In all the wrenching visual images to emerge from the four weeks of hostilities betwene Israel and Hamas, one subject has been noticeably absent: Hamas fighters. This has led some to allege that the New York Times, for instance, is “silently but happily complying with a Hamas demand that the only pictures from Gaza are of civilians and never of fighters”; this disparity is the subject of a Twitter fight happening at this very moment.
But according to twice-Pulitzered NYT photographer Tyler Hicks, there’s no conspiracy to hide Hamas fighters from exposure or bias that views Israel as the militaristic aggressor. It’s more that Hamas operates covertly, making it next to impossible to get images of its soldiers; if Hicks can find them, in other words, so can Israeli drones. As he told a Times photography blog:
This is a war fought largely behind the scenes. Hamas fighters are not able to expose themselves. If they were to even step a foot on the street they would be spotted by an Israeli drone and immediately blown up. We don’t see those fighters. They are operating out of buildings and homes and at night. They are moving around very carefully. You don’t see any signs of authority on the streets. If you can imagine every police officer, every person of authority in America gone, this is what that would look like.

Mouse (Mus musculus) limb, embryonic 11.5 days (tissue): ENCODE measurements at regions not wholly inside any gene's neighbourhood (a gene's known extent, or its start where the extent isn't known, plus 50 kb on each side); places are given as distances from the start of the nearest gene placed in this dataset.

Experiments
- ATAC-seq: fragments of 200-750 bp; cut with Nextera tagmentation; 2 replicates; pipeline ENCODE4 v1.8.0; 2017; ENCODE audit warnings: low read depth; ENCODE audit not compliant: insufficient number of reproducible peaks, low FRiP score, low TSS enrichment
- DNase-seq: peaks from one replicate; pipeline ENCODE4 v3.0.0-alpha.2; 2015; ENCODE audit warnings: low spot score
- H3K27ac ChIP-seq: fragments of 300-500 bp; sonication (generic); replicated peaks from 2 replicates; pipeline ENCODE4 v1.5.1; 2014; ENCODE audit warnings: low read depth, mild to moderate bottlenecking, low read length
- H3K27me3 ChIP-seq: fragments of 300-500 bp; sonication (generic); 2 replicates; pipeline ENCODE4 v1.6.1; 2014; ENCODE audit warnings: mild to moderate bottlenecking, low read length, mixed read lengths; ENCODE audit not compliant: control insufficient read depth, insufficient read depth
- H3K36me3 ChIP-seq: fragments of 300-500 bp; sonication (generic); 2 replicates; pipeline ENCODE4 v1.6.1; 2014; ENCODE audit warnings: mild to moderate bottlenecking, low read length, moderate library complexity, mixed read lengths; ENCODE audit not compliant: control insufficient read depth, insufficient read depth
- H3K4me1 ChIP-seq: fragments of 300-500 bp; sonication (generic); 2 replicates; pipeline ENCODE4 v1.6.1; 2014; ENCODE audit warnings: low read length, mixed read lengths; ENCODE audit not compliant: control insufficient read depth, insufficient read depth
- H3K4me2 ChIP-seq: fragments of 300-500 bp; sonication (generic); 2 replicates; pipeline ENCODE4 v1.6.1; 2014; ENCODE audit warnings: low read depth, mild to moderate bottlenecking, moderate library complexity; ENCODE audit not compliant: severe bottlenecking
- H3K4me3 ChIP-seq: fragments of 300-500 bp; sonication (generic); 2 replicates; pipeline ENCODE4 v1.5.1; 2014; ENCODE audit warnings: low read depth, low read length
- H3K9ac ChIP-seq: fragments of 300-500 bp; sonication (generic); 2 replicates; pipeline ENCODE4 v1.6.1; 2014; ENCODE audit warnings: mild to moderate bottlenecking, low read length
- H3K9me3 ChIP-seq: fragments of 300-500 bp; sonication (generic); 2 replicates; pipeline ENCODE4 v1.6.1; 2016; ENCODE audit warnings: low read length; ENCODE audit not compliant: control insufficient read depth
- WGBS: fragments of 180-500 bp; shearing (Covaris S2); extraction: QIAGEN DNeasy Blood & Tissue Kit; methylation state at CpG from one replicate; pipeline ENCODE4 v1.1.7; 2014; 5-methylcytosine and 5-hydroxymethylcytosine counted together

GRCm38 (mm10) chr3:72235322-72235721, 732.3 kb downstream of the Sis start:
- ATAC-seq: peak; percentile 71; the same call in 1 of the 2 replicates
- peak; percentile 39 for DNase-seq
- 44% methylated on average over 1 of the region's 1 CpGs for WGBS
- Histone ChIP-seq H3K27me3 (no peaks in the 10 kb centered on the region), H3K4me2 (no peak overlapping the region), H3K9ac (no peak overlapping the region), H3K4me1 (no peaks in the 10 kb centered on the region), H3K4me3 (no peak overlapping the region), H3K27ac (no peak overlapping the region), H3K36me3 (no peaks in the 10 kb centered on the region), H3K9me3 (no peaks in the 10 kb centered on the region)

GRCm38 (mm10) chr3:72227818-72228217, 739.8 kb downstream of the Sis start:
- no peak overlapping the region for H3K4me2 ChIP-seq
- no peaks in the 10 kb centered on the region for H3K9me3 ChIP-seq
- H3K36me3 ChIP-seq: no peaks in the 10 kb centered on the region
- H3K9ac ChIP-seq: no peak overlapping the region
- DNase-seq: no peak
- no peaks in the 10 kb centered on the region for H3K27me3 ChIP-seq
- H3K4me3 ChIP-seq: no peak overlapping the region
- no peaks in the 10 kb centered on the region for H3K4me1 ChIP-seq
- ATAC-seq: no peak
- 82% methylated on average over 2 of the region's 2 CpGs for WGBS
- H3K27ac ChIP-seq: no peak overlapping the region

If we had access to them, we would be photographing them. I never saw a single device for launching the rockets to Israel. It’s as if they don’t exist.
Sometimes people assume that you can have access to everything, that you can see everything. But the fighters are virtually invisible to us. What we do as photographers is document what we can to show that side of the war. There are funerals, there are people being rushed to the hospital, but you can’t differentiate the fighters from the civilians. They are not wearing uniforms. If there is someone coming into the hospital injured, you can’t tell if that’s just a shopkeeper or if this is someone who just fired a rocket towards Israel. It’s impossible to know who’s who. We tried to cover this as objectively as possible.
[h/t New York Times]
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